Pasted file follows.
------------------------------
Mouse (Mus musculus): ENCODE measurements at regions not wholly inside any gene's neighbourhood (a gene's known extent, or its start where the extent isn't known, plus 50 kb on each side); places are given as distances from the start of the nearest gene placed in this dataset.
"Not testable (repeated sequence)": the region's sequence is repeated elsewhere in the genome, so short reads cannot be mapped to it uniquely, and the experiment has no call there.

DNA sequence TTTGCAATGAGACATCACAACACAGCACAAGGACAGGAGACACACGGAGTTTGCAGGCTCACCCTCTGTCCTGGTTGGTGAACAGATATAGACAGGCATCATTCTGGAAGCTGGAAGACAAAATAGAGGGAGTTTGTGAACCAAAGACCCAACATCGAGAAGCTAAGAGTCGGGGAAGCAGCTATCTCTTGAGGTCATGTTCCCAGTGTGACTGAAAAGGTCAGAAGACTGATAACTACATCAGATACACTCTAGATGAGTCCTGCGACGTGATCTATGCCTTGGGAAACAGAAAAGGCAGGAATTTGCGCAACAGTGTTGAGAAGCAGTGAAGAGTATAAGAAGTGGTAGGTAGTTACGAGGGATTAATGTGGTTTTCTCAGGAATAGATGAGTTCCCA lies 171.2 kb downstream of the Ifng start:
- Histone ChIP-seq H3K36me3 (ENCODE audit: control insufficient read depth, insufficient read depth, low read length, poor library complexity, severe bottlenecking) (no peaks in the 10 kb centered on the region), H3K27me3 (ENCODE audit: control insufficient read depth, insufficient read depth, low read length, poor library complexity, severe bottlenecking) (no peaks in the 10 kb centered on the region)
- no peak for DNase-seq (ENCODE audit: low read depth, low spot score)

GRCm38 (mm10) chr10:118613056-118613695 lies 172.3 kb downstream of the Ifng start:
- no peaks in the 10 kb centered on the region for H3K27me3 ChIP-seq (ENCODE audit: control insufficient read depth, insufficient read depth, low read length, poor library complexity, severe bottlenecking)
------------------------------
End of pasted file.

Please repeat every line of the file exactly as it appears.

Mouse (Mus musculus): ENCODE measurements at regions not wholly inside any gene's neighbourhood (a gene's known extent, or its start where the extent isn't known, plus 50 kb on each side); places are given as distances from the start of the nearest gene placed in this dataset.
"Not testable (repeated sequence)": the region's sequence is repeated elsewhere in the genome, so short reads cannot be mapped to it uniquely, and the experiment has no call there.

DNA sequence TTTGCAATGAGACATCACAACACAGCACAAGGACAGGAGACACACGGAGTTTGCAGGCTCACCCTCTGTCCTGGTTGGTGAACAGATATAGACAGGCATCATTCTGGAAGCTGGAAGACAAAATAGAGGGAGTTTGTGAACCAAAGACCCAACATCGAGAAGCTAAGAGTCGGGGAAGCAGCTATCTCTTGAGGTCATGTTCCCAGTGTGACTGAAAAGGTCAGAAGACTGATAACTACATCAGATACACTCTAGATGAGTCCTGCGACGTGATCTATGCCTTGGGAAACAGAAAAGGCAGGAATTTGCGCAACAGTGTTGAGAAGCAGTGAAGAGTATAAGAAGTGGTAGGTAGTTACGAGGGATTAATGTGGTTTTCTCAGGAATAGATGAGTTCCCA lies 171.2 kb downstream of the Ifng start:
- Histone ChIP-seq H3K36me3 (ENCODE audit: control insufficient read depth, insufficient read depth, low read length, poor library complexity, severe bottlenecking) (no peaks in the 10 kb centered on the region), H3K27me3 (ENCODE audit: control insufficient read depth, insufficient read depth, low read length, poor library complexity, severe bottlenecking) (no peaks in the 10 kb centered on the region)
- no peak for DNase-seq (ENCODE audit: low read depth, low spot score)

GRCm38 (mm10) chr10:118613056-118613695 lies 172.3 kb downstream of the Ifng start:
- no peaks in the 10 kb centered on the region for H3K27me3 ChIP-seq (ENCODE audit: control insufficient read depth, insufficient read depth, low read length, poor library complexity, severe bottlenecking)